The innovating part of Viva is not so much its blockchain, but its lack of a blockchain.
Blockchains are wasteful and expensive places to store data. As Bitcoin has been learning with lightning network, blockchains are most useful as stores of timestamped references to data, rather than the actual data.
This is why the first piece of the puzzle for Viva is to create the Viva UnLimited Content Addressed Network, aka VULCAN.
VULCAN is a P2P content addressed network using WebRTC. VULCAN was custom created for the Viva ecosystem and as such takes a very different appearance to almost everything.
VULCAN has a merklerchain similar to a blockchain, but there is no block height per se. Only a timestamp. Each block is addressed by timestamps or blockhash. A new block must reference an older block. The blocks track requests for data retrieval that have filled. The chain maxes out at 18 months length.
Blocktimes are 60 seconds. Blocks are considered valid if thy are entirely new content. Each block builds off delta previous blocks. This allows for forks to resolve naturally, since multiple forks can be merged into a super block as long as all of them feature exclusively new content.
In the event that one or more blocks in a fork are not exclusively new, the block and
all of its children are pruned, the transactions imported into a new super block.
Super blocks are once daily snapshots of all balances. Also called a "page" in previous papers I've published. It references a previous page, details all transactions since then and provides a daily summary of all balances.
You can refer to the Viva white paper for more details.
VULCAN messages are all JSON. The payload, whether text or binary is Base64 encoded.
A VULCAN message must contain the following fields...
ID: unique message id. Note that each response must use the request msg id
Request messages should have a priority and a bid field.
priority:[0...5] 0 is life or death emergency, 5 means this is not high
bid: Quantity of viva, bid by the requestor.
The operation field determines much of what happens next. Valid operations are based on HTTP verbiage and the API is restful.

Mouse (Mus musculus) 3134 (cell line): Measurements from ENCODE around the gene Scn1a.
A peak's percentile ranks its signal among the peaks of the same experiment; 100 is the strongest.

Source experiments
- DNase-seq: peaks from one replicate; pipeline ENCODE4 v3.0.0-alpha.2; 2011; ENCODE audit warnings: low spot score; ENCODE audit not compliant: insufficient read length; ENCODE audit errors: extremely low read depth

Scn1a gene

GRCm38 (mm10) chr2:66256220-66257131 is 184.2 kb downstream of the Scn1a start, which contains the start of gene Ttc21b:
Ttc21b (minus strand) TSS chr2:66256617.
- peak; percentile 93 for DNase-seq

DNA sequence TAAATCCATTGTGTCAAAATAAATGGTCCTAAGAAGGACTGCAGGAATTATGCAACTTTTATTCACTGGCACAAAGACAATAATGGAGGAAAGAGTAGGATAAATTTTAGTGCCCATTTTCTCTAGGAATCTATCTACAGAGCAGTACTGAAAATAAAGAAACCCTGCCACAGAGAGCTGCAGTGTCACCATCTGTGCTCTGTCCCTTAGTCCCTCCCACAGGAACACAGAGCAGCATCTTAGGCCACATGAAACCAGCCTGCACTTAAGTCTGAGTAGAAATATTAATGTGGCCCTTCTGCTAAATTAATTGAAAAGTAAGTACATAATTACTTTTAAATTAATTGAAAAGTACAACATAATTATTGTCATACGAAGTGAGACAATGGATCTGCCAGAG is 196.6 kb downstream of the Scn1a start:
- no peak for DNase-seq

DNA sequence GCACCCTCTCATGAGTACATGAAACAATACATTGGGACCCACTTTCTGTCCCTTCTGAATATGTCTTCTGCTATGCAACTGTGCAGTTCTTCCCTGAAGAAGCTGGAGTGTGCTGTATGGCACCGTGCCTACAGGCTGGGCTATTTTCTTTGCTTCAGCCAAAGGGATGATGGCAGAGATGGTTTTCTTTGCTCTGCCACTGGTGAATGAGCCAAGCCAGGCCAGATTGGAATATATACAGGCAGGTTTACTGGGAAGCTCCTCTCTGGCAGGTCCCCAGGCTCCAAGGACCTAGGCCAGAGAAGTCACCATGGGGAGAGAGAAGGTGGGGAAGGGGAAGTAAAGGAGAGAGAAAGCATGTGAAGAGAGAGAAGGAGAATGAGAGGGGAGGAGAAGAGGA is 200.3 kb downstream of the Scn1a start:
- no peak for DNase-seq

PUT, GET, POST, DELETE
PUT inserts data into the blockchain.
GET retrieves data from the blockchain.
POST updates data on the blockchain, producing a new version.
DELETE marks data as unused and safe to prune.
The post operation will set a new HEAD version against the base object, with the changed attributes. Please note that at this time there is no provision for packed deltas such as those present in git. Deltas are applied, but objects are copied. This is due to the fact that every object has a max age and may eventually be pruned automatically.
The next fields are the payload/manifest. Any object smaller than 4M:B should be included in a payload. Any object greater in size should be sliced into 4M:B chunks, each chunk given its own VULCAN object and the id referenced in the manifest, in lieu of a payload. If manifest, then you also need m of n fields in the chunk.
All VULCAN messages are JSON objects transmitted over WebRTC data channels.
It is beyond the scope of this document to discuss individual libraries and their particular semantics.
For the purpose of our pseudocode, we will assume a library with a controller entailed WebRTC. This library will be assumed to auto handle connection state and our entry point will be OnMsgRecv
The library will have a method "Send to Group," which will handle sending messages further on.
There is a 5 of 8 group assumption. Meaning each peer connects to 8 other nodes, at least 5 of which cannot share a common peer.
By enforcing this restriction, we ensure the network spreads out efficiently and does not centralize around a handful of hyperconnected nodes.
Thus upon initial connection to a node, a peer list is requested and checked against existing connections.
Ideally when connecting to a new node, the only common per list entry should be the one that referred to the peers.
Obviously though, this is an ideal and the reality is that there will be need to initially form heterogeneous bootstrap groups and then evolve towards 5 of 8 later.
Once connections have been established, it is important that some amount of flow control be applied to the network to prevent flooding.
We use a concept of slots. Each slot is 100 ms. But instead of turn taking, each node picks a random number. The last 4 digits correspond to a slot. Next, you broadcast the number and slot and begin hashing the number repeatedly, hash mod slot=0 and its your turn.
This provides a predictable yet stochastic flow control mechanism. In periods of extreme lead, we can also easily ad a proof of work hash to the message and only forward messages with a sufficiently high proof of work.
I will post more soon, STAY STRONG and thank you for your support!
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